Note: use twice as much water as beans as they will soak up a lot of liquid.
If you plan on soaking them longer than 12 hours, drain and rinse them and soak them an additional 12 hours in clean water (you can add more baking soda).
Before cooking them, drain and rinse under clean water.
*Note: some say to use hot or warm water. I just use water at room temperature.
The Dehydrating Process
I only dehydrate my nuts and seeds. The only whole grains I soak are oats and rice. I will sometimes soak my flour mixes overnight with a bit of ACV before making pancakes or waffles in the morning.
If you plan on dehydrating nuts and seeds (or grains) I strongly suggest you invest in a dehydrator. I bought mine on Amazon for less than $80. Most ovens’ temperature does not go low enough to preserve the enzymes in your seeds. If you use the oven method below, remember your seeds will no longer be considered “raw”.
You must make sure that you fully dehydrate your seeds. Any moisture left in your seeds will encourage molding.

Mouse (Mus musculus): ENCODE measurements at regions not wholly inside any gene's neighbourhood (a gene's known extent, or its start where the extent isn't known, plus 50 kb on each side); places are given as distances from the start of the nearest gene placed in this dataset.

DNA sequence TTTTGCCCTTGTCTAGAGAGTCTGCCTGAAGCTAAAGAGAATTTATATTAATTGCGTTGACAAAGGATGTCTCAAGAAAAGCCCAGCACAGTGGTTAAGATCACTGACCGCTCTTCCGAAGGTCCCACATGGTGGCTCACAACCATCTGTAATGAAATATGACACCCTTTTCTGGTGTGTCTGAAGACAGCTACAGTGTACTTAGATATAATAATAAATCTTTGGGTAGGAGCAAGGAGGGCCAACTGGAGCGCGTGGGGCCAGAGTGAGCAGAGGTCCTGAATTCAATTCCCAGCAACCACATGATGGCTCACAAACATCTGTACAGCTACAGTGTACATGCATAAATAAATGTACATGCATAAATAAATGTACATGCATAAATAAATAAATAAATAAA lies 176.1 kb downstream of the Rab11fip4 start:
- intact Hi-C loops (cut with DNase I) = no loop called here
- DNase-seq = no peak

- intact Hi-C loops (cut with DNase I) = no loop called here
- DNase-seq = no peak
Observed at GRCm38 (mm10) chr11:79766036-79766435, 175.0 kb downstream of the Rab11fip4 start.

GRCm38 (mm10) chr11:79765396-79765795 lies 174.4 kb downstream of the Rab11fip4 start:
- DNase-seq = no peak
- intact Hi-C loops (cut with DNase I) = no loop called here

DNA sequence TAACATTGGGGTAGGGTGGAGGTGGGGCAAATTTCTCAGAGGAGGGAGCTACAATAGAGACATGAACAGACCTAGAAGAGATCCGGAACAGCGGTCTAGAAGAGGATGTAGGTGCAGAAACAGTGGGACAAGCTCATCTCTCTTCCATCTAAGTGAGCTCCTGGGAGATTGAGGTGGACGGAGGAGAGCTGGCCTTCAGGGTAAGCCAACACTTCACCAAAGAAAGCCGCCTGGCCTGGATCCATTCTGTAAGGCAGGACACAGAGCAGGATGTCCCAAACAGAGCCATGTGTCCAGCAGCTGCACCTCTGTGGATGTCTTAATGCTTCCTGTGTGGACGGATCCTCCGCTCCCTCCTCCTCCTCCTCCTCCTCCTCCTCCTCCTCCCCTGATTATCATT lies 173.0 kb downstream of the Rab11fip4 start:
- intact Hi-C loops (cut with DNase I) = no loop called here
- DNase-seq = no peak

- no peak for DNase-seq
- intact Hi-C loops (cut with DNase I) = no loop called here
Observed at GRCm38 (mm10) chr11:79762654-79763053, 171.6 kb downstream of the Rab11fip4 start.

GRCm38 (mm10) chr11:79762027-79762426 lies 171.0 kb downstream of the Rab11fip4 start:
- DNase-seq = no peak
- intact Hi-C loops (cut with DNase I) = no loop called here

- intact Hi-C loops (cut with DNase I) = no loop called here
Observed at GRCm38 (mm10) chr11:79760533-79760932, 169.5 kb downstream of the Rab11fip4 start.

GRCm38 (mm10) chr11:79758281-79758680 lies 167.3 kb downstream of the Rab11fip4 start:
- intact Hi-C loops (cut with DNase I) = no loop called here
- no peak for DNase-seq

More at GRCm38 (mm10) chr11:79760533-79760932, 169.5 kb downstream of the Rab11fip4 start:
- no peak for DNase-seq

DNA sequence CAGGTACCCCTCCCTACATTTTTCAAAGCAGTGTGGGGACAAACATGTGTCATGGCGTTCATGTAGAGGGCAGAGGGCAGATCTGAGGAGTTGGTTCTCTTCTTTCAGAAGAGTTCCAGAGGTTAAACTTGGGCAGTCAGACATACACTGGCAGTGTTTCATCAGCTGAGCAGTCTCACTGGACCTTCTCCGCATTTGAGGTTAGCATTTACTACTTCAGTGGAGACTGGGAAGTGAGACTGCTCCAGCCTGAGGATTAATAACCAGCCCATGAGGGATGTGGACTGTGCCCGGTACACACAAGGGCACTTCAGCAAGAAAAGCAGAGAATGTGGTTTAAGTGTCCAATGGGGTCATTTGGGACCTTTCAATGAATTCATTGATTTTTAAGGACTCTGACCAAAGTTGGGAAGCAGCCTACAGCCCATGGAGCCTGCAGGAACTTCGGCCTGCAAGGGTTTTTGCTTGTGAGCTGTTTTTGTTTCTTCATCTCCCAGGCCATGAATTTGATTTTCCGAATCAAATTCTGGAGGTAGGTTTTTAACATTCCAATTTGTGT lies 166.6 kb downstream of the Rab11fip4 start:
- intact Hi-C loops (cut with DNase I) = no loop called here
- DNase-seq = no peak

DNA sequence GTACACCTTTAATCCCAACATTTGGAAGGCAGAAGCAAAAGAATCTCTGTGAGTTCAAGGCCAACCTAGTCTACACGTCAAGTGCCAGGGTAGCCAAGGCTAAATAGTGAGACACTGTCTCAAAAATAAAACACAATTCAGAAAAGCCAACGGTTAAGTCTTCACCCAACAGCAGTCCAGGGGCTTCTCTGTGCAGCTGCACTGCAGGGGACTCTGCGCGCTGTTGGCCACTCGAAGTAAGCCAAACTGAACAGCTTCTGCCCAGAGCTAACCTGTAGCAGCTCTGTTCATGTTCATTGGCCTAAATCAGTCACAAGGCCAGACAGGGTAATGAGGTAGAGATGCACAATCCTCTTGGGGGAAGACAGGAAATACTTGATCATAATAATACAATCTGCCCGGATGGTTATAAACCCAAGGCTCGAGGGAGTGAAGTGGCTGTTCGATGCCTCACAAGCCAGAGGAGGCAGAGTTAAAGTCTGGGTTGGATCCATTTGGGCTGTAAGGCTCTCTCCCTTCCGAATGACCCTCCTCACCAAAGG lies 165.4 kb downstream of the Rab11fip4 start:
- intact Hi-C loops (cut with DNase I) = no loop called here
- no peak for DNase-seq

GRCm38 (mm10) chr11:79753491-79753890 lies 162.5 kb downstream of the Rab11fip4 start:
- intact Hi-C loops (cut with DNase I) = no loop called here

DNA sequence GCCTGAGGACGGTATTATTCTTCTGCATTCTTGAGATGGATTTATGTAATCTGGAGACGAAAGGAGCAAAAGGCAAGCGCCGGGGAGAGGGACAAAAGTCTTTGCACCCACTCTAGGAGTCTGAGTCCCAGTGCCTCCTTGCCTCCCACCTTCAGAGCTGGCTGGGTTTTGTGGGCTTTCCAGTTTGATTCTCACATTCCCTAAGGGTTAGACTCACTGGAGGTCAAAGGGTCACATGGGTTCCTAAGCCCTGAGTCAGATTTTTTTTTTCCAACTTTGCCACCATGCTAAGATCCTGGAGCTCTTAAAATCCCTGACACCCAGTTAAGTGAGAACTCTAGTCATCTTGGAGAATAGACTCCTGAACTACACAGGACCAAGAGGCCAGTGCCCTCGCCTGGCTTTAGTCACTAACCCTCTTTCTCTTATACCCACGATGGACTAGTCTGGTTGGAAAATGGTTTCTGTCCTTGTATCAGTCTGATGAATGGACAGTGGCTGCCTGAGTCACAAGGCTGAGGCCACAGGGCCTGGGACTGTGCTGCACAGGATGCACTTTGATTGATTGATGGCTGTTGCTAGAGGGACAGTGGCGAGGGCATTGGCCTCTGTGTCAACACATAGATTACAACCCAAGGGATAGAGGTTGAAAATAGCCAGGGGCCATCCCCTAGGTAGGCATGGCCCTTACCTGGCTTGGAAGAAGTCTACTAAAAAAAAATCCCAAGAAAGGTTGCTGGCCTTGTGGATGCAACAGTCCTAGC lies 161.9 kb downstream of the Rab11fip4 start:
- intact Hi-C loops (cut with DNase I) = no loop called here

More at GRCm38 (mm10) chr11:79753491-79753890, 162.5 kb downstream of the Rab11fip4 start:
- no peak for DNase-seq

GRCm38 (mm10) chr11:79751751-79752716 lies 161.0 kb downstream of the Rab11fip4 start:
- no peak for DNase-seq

Usually, it will take 12 to 24 hours to fully dehydrate your seeds. You want them tasty and crunchy.
I set the temperature of my dehydrator to 105 degrees Fahrenheit.
Note: I have seen temp recommendation from 95 to 115.
For cashew and macadamia nuts I set my dehydrator to 115 (the same setting as for grains).
Note: For these nuts, I have seen some recommendations of temps as high as 250.
Dehydrating in the Oven
If you must dehydrate in the oven, this is the process to follow.
Set your oven to the lowest temperature possible.
Place your seeds on a parchment covered cookie sheet in a thin layer.
Dry them for 30 minutes to 1 hour or until crunchy. You will need to taste them often. They are ready when there are no longer soft in the middle.
Sources for Soaking Nuts, Seeds, Grains, and Legumes:
- Minerals and phytic acid interactions: is it a real problem for human nutrition?
- Nutritional iron deficiency.
- Living With Phytic Acid
- Reduction of phytic acid and enhancement of bioavailable micronutrients in food grains
- Tannins and human health: a review
- Tomato lectin resists digestion in the mammalian alimentary canal and binds to intestinal villi without deleterious effects
- Do dietary lectins cause disease?